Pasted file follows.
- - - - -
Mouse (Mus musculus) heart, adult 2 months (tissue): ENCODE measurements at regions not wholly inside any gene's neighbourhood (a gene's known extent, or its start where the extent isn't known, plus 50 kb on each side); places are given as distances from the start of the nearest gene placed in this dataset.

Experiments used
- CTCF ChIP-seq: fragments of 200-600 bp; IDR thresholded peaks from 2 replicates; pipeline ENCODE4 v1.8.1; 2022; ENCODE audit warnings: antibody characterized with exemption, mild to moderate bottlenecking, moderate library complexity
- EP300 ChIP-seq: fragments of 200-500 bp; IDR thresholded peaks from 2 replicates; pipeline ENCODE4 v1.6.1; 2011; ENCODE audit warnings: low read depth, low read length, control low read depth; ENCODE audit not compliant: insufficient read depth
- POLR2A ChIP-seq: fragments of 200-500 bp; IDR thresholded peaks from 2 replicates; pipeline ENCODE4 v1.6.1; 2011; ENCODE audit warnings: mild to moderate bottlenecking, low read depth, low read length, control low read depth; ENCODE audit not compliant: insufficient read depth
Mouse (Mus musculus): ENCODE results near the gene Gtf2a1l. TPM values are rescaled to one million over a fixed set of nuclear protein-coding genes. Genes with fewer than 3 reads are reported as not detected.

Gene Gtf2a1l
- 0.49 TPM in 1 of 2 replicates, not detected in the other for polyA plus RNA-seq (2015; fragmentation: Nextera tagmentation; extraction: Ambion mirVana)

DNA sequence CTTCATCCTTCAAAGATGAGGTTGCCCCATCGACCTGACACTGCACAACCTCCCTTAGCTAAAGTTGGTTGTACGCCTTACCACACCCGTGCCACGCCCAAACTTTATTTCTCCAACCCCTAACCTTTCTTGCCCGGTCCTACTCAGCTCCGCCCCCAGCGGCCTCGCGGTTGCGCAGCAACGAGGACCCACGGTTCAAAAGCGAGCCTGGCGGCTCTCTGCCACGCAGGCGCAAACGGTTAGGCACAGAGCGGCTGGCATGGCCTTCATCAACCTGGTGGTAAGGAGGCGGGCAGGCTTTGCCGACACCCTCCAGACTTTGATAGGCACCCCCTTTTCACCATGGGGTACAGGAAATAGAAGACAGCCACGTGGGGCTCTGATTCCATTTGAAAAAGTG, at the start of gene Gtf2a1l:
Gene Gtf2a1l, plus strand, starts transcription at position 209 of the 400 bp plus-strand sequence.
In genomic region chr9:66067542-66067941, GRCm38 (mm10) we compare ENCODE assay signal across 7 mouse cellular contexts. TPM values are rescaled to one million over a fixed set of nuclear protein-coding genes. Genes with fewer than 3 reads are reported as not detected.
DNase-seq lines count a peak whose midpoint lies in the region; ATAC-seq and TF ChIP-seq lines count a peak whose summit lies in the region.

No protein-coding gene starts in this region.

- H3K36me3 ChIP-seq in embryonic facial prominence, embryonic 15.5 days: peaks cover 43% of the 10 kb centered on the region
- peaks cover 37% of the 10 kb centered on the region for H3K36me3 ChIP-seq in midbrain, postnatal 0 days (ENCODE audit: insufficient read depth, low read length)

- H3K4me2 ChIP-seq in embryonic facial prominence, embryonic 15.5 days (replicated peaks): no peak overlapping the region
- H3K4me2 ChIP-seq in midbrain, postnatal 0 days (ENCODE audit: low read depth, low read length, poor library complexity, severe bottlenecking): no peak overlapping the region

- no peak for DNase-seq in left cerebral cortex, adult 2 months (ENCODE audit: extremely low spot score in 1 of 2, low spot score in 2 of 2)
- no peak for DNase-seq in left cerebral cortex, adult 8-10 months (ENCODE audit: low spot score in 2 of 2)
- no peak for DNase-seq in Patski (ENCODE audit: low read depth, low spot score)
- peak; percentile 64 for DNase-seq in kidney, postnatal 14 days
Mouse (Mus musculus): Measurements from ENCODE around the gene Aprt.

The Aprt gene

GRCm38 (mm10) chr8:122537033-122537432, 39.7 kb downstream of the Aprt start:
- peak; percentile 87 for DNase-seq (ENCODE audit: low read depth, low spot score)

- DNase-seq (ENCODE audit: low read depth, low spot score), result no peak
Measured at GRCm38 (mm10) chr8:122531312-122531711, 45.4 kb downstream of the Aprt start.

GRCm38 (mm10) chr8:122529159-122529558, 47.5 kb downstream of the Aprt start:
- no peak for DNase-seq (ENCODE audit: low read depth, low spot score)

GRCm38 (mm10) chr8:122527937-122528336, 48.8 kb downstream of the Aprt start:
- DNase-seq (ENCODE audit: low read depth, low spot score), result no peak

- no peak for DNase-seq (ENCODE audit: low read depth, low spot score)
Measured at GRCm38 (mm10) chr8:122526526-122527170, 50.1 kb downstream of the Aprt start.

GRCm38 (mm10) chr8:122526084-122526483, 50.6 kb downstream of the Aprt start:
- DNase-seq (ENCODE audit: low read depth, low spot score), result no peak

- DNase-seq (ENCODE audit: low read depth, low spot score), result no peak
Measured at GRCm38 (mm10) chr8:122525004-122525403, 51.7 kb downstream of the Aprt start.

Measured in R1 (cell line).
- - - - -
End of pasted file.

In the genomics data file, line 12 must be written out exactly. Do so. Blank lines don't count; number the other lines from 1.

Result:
DNase-seq lines count a peak whose midpoint lies in the region; ATAC-seq and TF ChIP-seq lines count a peak whose summit lies in the region.